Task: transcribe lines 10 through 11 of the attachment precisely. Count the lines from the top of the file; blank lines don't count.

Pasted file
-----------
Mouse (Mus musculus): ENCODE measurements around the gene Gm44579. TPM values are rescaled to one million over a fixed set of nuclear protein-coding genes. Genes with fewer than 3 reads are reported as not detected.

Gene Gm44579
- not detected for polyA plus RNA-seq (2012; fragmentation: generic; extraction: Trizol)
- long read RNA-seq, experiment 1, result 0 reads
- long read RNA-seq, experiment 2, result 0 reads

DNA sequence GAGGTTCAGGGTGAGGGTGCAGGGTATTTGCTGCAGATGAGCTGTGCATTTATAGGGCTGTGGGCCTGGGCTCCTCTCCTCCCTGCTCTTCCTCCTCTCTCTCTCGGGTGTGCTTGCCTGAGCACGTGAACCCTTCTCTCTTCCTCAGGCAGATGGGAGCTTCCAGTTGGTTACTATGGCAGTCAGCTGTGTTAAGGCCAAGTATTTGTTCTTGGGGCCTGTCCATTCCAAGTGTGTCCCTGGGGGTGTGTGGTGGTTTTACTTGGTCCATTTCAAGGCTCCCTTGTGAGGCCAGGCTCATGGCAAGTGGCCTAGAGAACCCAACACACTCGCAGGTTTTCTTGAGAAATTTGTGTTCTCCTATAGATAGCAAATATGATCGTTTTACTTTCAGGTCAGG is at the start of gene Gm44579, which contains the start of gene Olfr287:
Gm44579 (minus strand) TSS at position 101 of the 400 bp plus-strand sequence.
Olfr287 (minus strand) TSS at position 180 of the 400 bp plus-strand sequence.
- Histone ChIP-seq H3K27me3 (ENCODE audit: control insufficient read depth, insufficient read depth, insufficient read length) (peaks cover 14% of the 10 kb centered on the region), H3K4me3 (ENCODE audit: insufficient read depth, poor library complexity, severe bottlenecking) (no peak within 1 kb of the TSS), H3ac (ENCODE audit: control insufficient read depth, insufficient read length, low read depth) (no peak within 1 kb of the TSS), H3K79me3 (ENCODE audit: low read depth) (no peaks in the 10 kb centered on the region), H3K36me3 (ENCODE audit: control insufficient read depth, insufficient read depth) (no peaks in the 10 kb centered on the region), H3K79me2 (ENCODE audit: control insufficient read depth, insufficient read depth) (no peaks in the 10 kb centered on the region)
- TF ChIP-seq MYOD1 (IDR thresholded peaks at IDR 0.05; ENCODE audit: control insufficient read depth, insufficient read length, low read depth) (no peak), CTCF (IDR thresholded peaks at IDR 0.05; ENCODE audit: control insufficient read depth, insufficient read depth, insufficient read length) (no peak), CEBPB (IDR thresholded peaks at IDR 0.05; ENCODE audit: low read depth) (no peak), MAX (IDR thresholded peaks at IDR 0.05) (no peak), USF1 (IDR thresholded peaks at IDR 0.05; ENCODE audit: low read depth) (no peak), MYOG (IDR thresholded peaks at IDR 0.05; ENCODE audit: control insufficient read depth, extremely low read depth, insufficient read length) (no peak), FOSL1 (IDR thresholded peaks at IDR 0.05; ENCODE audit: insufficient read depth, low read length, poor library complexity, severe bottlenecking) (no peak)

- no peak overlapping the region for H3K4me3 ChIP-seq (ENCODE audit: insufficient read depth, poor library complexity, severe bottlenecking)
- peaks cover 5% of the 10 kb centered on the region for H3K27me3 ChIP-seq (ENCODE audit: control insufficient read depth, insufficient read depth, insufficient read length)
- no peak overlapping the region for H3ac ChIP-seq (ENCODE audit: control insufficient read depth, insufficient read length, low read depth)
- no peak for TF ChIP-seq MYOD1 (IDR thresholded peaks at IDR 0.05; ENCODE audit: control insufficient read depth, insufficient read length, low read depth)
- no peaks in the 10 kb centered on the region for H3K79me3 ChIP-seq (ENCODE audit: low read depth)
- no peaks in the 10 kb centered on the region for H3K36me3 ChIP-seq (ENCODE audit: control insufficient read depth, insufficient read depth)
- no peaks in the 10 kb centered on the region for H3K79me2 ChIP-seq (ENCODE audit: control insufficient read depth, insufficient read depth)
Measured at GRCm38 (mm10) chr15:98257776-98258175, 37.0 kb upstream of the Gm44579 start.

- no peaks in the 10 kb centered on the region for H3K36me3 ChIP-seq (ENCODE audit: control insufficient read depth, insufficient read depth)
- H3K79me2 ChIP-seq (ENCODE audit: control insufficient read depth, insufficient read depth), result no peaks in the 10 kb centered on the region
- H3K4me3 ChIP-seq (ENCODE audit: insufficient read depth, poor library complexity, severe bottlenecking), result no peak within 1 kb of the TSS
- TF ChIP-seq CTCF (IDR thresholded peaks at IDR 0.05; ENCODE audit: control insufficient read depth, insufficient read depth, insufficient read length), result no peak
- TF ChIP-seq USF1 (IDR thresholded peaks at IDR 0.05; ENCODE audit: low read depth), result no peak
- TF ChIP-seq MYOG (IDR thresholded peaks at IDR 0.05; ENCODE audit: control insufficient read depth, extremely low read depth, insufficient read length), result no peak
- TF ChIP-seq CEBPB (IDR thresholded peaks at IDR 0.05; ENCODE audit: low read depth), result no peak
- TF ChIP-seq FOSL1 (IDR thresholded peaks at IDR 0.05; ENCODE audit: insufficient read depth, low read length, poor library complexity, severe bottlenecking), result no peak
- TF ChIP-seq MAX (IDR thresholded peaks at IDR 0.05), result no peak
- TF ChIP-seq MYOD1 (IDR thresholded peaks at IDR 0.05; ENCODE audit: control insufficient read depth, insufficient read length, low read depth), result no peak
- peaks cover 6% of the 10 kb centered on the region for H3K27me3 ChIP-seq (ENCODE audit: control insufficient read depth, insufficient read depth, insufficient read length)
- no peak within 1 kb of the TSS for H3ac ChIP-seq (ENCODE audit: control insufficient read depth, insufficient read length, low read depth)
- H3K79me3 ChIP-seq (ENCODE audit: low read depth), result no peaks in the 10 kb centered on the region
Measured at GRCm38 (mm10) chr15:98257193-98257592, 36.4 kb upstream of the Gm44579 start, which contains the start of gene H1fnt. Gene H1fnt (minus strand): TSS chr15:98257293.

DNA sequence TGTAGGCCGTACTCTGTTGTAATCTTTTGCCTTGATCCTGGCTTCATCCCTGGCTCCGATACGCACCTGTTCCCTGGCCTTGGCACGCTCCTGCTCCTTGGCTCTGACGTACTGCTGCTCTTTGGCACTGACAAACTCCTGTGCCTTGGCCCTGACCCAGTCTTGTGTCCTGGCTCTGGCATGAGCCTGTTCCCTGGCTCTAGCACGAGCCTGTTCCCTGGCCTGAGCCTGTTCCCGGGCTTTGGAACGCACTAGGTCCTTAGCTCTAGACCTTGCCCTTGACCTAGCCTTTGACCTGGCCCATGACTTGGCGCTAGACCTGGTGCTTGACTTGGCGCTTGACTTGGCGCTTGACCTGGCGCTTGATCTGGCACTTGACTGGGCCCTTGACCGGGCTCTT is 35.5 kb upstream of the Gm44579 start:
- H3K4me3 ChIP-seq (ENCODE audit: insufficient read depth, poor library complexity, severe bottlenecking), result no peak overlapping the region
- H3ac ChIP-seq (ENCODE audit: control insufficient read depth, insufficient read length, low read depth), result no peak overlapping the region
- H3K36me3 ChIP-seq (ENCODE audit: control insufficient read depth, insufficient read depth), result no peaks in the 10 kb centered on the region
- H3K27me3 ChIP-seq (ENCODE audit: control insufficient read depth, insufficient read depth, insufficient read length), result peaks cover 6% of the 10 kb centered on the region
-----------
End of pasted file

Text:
- TF ChIP-seq MYOD1 (IDR thresholded peaks at IDR 0.05; ENCODE audit: control insufficient read depth, insufficient read length, low read depth) (no peak), CTCF (IDR thresholded peaks at IDR 0.05; ENCODE audit: control insufficient read depth, insufficient read depth, insufficient read length) (no peak), CEBPB (IDR thresholded peaks at IDR 0.05; ENCODE audit: low read depth) (no peak), MAX (IDR thresholded peaks at IDR 0.05) (no peak), USF1 (IDR thresholded peaks at IDR 0.05; ENCODE audit: low read depth) (no peak), MYOG (IDR thresholded peaks at IDR 0.05; ENCODE audit: control insufficient read depth, extremely low read depth, insufficient read length) (no peak), FOSL1 (IDR thresholded peaks at IDR 0.05; ENCODE audit: insufficient read depth, low read length, poor library complexity, severe bottlenecking) (no peak)

- no peak overlapping the region for H3K4me3 ChIP-seq (ENCODE audit: insufficient read depth, poor library complexity, severe bottlenecking)